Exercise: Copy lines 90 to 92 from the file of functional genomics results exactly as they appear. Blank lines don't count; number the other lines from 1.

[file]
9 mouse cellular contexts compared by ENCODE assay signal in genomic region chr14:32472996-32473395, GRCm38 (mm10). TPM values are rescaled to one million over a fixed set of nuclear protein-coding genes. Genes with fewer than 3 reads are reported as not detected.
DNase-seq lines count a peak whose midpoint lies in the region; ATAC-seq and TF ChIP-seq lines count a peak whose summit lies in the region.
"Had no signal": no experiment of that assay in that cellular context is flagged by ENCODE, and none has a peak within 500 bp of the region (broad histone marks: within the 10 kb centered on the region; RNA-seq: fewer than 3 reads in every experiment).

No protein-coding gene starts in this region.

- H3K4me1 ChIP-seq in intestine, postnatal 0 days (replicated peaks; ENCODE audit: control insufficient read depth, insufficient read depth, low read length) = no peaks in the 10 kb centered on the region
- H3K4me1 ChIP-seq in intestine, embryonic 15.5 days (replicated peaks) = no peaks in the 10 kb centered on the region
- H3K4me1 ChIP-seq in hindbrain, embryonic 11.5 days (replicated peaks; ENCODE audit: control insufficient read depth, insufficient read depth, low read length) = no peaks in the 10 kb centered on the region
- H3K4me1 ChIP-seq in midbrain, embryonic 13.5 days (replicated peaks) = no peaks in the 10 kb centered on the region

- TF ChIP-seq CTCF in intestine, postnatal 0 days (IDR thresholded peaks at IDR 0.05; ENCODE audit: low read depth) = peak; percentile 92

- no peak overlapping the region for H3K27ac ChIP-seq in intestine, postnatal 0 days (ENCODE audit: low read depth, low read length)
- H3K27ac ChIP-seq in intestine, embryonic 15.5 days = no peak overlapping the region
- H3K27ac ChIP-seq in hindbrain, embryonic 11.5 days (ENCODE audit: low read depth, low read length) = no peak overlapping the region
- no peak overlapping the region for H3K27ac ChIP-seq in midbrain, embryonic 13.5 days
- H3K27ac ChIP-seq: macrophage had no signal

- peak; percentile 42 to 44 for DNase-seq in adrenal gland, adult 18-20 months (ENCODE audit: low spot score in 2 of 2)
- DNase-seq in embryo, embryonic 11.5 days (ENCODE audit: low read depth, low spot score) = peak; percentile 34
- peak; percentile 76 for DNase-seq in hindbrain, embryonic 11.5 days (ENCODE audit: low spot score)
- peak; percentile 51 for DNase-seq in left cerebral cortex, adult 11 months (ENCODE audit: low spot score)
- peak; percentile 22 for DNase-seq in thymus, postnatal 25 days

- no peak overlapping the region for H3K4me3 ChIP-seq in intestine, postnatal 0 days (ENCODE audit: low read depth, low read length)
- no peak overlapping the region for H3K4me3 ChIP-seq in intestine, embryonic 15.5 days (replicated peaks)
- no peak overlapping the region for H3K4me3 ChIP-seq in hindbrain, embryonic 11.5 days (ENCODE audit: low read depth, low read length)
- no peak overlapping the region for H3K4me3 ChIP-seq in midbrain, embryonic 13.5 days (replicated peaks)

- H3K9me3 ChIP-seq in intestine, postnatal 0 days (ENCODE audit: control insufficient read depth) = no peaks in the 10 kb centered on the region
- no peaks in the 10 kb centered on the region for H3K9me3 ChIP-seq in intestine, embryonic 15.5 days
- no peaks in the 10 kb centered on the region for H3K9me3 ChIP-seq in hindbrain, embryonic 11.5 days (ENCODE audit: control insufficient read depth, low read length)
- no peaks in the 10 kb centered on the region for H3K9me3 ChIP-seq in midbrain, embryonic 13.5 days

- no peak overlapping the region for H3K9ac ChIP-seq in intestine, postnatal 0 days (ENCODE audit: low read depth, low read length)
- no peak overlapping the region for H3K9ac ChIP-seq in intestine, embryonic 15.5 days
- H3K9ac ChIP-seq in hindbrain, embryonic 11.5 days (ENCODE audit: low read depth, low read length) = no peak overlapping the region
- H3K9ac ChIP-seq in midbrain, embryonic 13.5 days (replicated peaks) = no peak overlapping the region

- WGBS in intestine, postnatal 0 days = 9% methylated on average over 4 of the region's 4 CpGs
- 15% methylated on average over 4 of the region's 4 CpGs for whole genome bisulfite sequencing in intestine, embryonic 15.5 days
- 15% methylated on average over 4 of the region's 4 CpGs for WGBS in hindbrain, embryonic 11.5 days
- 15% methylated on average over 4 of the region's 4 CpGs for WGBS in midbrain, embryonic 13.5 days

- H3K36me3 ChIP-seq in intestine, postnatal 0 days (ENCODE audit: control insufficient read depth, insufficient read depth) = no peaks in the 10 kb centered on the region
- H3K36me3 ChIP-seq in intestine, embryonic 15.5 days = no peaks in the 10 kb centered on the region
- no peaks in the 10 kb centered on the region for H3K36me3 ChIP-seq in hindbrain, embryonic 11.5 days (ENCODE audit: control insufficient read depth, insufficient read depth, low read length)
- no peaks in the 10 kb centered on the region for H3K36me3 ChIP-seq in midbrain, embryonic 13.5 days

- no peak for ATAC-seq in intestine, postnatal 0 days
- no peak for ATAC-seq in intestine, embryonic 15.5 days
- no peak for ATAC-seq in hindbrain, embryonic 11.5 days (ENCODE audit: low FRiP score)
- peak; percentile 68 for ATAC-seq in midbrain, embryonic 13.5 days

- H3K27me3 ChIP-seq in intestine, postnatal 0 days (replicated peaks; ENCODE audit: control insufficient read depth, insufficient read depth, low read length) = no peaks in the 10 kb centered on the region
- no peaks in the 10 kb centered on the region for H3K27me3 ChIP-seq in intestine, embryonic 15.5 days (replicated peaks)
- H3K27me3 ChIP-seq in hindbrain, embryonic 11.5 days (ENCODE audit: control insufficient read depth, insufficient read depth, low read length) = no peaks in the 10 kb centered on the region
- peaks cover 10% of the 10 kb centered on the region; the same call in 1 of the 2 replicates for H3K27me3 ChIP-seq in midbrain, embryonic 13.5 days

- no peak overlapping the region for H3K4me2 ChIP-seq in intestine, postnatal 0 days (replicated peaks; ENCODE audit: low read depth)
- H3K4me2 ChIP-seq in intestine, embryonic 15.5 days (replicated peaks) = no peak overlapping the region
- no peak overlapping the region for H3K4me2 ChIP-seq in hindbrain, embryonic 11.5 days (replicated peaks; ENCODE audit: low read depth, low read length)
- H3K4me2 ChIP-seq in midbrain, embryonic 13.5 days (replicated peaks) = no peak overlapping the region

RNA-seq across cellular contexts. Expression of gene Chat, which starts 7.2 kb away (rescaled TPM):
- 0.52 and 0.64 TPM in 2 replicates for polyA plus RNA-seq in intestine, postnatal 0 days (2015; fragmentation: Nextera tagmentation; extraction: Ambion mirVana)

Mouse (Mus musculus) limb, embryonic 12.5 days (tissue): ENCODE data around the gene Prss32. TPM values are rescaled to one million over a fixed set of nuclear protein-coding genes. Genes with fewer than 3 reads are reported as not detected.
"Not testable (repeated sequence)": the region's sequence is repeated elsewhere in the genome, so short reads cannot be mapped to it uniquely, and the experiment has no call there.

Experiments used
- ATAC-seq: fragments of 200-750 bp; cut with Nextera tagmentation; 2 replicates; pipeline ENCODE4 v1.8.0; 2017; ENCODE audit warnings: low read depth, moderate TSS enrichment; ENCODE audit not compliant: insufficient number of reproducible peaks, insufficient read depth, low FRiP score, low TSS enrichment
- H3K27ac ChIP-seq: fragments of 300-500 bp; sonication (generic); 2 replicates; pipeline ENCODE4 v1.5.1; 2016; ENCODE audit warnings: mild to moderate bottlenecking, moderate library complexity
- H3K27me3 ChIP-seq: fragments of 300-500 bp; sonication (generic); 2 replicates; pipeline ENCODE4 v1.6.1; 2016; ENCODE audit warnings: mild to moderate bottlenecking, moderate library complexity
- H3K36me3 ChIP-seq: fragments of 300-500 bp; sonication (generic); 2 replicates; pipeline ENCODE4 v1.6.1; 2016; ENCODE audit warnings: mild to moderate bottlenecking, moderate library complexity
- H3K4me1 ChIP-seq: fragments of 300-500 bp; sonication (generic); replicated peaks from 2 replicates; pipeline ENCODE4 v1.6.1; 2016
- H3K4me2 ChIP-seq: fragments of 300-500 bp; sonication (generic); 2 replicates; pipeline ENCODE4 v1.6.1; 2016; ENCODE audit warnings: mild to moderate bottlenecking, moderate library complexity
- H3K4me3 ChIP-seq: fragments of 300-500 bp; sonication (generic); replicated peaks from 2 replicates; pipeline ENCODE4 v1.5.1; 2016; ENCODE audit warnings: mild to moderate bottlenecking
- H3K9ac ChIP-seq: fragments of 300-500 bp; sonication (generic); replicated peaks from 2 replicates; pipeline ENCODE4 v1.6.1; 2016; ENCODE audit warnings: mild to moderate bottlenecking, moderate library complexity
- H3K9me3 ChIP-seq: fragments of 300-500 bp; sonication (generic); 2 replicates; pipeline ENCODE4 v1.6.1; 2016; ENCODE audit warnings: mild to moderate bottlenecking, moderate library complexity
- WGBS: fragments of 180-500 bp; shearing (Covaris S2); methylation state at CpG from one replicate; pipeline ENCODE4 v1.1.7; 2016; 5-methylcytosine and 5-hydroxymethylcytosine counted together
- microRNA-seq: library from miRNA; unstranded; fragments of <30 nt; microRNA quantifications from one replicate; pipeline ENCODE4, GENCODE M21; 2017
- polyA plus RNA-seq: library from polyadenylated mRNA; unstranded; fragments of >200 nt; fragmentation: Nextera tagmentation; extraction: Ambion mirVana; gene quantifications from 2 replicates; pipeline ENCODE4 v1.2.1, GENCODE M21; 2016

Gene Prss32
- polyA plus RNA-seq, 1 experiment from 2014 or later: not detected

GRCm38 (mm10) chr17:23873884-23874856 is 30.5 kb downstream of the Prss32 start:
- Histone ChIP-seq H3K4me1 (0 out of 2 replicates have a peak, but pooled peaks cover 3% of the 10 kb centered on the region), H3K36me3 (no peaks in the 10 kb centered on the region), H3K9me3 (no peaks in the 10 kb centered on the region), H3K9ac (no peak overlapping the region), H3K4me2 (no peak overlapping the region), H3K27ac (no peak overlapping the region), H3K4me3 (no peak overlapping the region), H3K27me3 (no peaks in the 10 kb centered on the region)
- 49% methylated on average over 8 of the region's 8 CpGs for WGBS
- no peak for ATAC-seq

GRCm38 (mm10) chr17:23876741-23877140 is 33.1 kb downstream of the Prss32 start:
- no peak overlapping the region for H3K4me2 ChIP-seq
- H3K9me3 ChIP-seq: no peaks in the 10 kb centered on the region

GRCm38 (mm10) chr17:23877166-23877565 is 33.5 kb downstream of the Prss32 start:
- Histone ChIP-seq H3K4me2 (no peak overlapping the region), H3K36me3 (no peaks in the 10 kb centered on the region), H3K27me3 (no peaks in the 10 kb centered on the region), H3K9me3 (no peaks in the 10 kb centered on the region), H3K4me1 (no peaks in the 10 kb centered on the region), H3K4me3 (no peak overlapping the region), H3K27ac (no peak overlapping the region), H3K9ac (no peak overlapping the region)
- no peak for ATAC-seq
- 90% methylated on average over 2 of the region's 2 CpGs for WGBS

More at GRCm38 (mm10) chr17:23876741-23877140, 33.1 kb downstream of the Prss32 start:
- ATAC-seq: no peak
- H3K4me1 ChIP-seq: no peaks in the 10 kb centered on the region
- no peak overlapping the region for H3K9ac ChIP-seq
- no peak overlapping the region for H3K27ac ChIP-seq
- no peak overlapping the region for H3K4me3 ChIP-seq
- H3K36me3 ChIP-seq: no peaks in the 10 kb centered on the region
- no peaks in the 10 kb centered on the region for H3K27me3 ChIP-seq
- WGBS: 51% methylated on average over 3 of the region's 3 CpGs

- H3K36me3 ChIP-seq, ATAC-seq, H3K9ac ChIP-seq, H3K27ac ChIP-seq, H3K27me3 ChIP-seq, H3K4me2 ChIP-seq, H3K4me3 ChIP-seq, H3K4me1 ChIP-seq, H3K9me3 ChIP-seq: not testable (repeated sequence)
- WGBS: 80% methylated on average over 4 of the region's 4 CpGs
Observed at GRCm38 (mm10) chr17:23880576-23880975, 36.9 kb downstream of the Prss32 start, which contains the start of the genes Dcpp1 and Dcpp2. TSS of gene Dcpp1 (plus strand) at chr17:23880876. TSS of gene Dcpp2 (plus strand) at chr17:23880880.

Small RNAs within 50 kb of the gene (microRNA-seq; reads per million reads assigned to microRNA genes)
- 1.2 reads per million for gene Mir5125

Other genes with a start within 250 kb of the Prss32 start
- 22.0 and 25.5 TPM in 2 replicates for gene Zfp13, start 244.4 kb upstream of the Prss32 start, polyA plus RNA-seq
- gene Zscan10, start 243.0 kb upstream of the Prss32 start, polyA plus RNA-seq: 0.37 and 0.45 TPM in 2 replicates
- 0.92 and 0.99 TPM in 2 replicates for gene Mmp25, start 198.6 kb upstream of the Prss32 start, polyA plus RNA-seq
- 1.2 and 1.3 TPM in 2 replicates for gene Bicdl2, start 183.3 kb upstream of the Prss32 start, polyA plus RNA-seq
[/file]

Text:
- WGBS: 51% methylated on average over 3 of the region's 3 CpGs

- H3K36me3 ChIP-seq, ATAC-seq, H3K9ac ChIP-seq, H3K27ac ChIP-seq, H3K27me3 ChIP-seq, H3K4me2 ChIP-seq, H3K4me3 ChIP-seq, H3K4me1 ChIP-seq, H3K9me3 ChIP-seq: not testable (repeated sequence)
- WGBS: 80% methylated on average over 4 of the region's 4 CpGs